Push aside your angry words, and fist raised up in anger then:
This is not only the way to victory for them but for you, also. So how do we move past jealousy and be proud of someone else? Here are some of the suggestions you’ll find on joegirard.com in his article, “Be Proud, Not Jealous.” Think positive thoughts about other people whose success is likely to invite envy; also, replace jealousy with admiration, and envy with pride.
It won’t be easy to get rid of jealousy, but it will be worth it. All that energy you wasted when you were angry can now be channeled into moving forward. Take a look at the Bible verse above. The apostle Paul was writing to the church in Corinth. They were having trouble with anger and jealousy. God helped that church to move past the way they were feeling and acting. He can do the same for us to help us become proud of someone else’s success. That way you can continue to be there for your friend. After all, there are still moments while you are moving toward your goals when you stumble and fall and could really use someone to be there for you and encourage you to keep going and not give up. Be the person who stands by their friends whether you’re the one in a season of rough times, or a friend is in trouble. Tell them you’re proud of them for not giving up. Then you can be proud of yourself for not giving up either.
James 3:14 - But if you harbor bitter envy and selfish ambition in your hearts, do not boast about it or deny the truth.
Let’s face it. We all have things that we wish we had. We have situations that we wish we could change. We would like our bills to be paid and some left over for recreation after that.
I don’t think that it’s wrong to want to strive a little harder to change things. But there is a slippery slope that we can find ourselves going down if we’re not careful. And what is it?
Envy. But not just a little bit of envy over what you want that others have. No. This kind is bitter envy. We want what others have and we fixate on it. Think about all day and dream about it at night.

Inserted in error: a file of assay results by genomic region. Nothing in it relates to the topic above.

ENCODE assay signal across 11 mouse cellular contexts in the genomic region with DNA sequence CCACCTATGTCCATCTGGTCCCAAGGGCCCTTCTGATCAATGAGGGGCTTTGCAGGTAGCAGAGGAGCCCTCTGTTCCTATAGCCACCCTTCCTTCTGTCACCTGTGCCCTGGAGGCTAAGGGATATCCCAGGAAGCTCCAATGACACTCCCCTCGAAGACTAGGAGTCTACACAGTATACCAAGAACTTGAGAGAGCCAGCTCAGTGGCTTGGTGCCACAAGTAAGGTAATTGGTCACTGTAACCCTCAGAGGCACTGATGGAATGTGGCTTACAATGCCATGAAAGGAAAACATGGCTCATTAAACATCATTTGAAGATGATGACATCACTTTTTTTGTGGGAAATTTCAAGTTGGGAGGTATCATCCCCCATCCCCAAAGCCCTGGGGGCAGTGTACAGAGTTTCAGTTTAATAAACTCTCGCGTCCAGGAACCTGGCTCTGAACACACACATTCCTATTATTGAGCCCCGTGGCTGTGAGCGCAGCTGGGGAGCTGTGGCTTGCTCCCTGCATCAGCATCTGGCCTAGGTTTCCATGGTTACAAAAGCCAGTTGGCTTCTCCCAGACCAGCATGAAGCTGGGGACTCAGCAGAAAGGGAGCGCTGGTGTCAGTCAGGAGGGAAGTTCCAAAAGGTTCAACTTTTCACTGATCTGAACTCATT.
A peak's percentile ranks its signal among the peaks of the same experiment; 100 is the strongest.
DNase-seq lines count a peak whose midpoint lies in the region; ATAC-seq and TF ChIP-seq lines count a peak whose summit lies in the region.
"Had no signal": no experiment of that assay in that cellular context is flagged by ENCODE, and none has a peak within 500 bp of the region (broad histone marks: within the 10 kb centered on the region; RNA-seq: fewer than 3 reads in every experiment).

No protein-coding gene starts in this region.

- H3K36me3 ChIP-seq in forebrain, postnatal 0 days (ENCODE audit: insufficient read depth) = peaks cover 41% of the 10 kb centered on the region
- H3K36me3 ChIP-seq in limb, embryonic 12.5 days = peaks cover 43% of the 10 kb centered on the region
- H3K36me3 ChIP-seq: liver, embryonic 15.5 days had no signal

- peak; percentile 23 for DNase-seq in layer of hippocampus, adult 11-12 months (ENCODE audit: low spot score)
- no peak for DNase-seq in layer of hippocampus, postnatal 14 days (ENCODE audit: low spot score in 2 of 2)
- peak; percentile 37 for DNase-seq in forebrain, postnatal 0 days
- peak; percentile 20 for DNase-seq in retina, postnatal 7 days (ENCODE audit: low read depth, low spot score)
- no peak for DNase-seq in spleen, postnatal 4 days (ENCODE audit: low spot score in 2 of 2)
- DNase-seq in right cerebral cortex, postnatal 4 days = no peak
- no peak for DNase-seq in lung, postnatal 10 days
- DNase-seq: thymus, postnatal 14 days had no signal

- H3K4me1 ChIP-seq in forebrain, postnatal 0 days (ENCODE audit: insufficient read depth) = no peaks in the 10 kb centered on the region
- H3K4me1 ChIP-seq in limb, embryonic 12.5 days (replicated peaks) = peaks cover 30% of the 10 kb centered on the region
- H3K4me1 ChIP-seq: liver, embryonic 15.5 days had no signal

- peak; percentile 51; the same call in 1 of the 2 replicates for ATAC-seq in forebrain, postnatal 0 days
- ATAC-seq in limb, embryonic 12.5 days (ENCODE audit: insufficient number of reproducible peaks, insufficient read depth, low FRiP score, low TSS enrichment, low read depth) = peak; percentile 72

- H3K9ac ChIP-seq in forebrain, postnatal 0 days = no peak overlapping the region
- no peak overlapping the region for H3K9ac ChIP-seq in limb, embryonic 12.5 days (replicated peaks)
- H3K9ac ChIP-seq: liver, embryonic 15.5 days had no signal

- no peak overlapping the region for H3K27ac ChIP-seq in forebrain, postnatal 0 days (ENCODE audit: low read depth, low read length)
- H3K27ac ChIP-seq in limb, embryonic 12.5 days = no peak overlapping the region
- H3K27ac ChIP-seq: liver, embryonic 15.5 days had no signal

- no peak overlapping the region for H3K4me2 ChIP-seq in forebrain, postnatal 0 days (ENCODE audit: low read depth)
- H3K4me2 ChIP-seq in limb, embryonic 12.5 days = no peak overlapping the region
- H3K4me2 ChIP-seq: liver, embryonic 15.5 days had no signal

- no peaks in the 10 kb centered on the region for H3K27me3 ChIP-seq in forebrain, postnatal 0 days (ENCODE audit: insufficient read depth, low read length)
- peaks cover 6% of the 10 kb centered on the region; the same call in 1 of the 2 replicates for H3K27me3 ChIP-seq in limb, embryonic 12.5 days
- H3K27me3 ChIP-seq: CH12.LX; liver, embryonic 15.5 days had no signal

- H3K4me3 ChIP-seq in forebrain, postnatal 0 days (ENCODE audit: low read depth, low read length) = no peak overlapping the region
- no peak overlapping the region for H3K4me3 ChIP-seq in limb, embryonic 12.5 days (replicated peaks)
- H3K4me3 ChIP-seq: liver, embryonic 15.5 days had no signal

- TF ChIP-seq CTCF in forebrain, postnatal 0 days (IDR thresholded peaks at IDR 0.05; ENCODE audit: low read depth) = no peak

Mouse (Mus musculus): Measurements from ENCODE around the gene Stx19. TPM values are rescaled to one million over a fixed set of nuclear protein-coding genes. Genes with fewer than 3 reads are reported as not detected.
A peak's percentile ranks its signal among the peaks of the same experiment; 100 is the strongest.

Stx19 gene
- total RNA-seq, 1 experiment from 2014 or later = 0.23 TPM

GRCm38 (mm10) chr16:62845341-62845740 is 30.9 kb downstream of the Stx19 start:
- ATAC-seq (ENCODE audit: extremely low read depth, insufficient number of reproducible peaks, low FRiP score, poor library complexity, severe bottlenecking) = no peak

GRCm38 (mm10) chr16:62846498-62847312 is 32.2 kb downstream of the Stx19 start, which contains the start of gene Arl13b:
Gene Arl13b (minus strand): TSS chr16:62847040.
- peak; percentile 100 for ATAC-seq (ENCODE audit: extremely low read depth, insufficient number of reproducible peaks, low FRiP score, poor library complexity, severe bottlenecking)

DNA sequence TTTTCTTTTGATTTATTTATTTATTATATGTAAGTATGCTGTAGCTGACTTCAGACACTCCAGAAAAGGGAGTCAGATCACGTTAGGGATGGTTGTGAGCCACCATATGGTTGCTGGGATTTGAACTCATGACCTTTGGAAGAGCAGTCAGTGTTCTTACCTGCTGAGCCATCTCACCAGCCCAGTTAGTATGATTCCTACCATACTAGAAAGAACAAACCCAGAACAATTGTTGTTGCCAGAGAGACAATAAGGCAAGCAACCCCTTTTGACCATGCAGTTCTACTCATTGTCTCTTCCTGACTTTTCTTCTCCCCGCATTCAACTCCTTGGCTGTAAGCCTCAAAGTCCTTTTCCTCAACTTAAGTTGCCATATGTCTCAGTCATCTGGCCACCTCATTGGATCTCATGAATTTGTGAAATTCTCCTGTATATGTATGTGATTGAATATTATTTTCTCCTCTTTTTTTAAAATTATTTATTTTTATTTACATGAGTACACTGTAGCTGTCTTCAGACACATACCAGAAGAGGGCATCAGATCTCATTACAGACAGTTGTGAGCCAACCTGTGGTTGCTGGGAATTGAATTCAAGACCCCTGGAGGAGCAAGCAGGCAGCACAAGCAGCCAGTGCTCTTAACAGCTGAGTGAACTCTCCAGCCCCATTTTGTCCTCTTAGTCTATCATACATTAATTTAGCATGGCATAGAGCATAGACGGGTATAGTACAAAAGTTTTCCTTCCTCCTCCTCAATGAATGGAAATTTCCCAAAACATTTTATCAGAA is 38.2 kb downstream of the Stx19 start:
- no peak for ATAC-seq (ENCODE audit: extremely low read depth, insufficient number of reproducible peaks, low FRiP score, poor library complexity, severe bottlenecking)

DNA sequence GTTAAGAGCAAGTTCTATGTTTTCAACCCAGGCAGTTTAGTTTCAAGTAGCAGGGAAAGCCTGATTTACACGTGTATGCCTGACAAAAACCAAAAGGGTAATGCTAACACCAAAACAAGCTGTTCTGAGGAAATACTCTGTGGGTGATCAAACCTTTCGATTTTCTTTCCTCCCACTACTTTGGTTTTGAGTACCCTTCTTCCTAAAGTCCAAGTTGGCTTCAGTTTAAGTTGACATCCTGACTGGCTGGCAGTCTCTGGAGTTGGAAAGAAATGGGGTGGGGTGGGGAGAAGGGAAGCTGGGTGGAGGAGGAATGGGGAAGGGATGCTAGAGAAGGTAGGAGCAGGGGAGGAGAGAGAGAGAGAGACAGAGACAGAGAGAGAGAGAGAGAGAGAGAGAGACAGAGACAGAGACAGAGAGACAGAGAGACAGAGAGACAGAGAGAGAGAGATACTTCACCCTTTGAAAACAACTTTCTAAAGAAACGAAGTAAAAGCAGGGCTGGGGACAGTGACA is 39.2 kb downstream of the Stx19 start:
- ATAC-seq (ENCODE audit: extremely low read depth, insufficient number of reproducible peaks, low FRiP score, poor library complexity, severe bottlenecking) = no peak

But when we wake up, we find that nothing has changed. And before we even walk out the door in the morning, bitter envy is already whispering in our ears.
If you’re generally healthy, you might have bitter envy over the coworker who was promoted instead of you. Or, the new car parked across the street from where you live.
And if you suffer from chronic pain or an illness you may be envious for others’ health, but it only covers the top layers of your heart.
It grinds and pulls. It makes your body ache when it’s not aching today. The physical envy over chronic pain weighs on you, but you can get it back under control when you try to focus on something else.
However, when someone has emotional pain, what they envy may not just be things others have, but being envious of their peace of mind and enjoyment of life regardless of their situation.
You don’t see anxiety tied around their necks like a noose. You don’t see PTSD following them everywhere they go. You don’t see worry attached by ball and chain to their ankles.
Except for the usual concerns the emotionally well person is able to move forward with their lives and reach for their goals.
So how does a person let go of bitter envy and not let it control their lives anymore? The article, “A Helpful Guide to Overcoming Envy,” on becomingminimalist.com provides some ways to do so.
Just as the Bible verse above says, even if you harbor bitter envy you can make it worse by denying it. And don’t boast about yourself and what you have unless it comes from gratitude and not selfish ambition. You will soon find that your life will be filled with more joy and ugly envy will slip away.
Karen Dalske is a freelance writer, public speaker, is active in her church and writes her blogs out of her own experiences of pain, illness and loss.